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First Reading

Pauline  •  Link

from L&M Companion
The one-eyed sailing master (iv.133). Pepys had known him in the 'Royal Charles' in 1660, and in July 1662 met him again when paying off the 'Royal James', on which he had served as master's mate. Then unemployed, he was taken on by Pepys to teach him mathematics and other lore of his trade. His payment,it seems, took the form of promotion: in Aug. 1662 he was made, at Pepys's request, master of the 'Reserve' in which Robert Holmes flew his flag on a voyage to the Mediterranean. They quarrelled--Holmes was not invariably an easy man and Cooper was not invariably sober--and their dispute came before the Navy Board. Pepys at first resisted Holmes's demand for Cooper's discharge, but gave way to dark threats of a duel. But almost immediately afterwards--it is easy to guess at whose suggestion--Cooper was made master of Sandwich's flagship the 'Prince'. Sandwich's journal records his observations of two meteors.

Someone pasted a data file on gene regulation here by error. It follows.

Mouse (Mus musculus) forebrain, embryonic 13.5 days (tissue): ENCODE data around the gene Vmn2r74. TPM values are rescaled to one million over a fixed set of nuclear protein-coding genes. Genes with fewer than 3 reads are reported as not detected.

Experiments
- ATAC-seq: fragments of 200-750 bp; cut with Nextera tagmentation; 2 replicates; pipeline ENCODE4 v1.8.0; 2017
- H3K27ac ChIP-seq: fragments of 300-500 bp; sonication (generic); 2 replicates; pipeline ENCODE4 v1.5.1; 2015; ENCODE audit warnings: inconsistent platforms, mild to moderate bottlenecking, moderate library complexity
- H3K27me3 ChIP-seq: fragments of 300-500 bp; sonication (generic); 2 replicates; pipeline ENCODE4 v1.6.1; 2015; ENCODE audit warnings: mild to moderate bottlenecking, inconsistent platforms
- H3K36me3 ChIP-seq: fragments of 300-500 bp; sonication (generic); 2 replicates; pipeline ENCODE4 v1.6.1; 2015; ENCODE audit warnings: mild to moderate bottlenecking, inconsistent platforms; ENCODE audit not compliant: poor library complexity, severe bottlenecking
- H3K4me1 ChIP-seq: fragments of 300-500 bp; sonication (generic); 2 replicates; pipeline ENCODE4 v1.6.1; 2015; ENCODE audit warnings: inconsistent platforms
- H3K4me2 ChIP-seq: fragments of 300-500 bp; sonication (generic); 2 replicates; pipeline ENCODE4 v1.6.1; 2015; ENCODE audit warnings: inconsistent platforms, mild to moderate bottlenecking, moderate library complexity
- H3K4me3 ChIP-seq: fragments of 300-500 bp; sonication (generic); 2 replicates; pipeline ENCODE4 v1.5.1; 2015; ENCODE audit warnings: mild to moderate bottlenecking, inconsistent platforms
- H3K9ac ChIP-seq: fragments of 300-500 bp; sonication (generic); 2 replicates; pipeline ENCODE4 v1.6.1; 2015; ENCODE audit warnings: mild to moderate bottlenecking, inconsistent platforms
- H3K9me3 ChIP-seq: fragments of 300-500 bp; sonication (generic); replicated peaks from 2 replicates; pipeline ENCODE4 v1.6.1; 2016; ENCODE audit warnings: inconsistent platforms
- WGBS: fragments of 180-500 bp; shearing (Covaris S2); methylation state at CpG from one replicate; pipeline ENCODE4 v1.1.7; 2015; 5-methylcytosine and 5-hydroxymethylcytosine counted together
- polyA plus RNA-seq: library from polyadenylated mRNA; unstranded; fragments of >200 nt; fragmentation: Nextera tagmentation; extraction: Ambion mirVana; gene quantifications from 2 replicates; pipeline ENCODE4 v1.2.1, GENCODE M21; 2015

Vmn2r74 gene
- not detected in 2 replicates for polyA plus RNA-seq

Christian Roedel  •  Link

In the final phase of the Four-Days-Battle of 1666, the ROYAL PRINCE, flagship of the White, ran aground on the Galloper sand and could be got off neither by her crew nor by the Dutch, who captured and burnt her. The Admiral of the White, Sir George Ayscue, earned the questionable distinction of being the only commanding admiral in British history to ever be captured by the enemy. The ROYAL PRINCE's master was that self-same Richard Cooper (Compare Ollard, Pepys, p. 126).

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Chart showing the number of references in each month of the diary’s entries.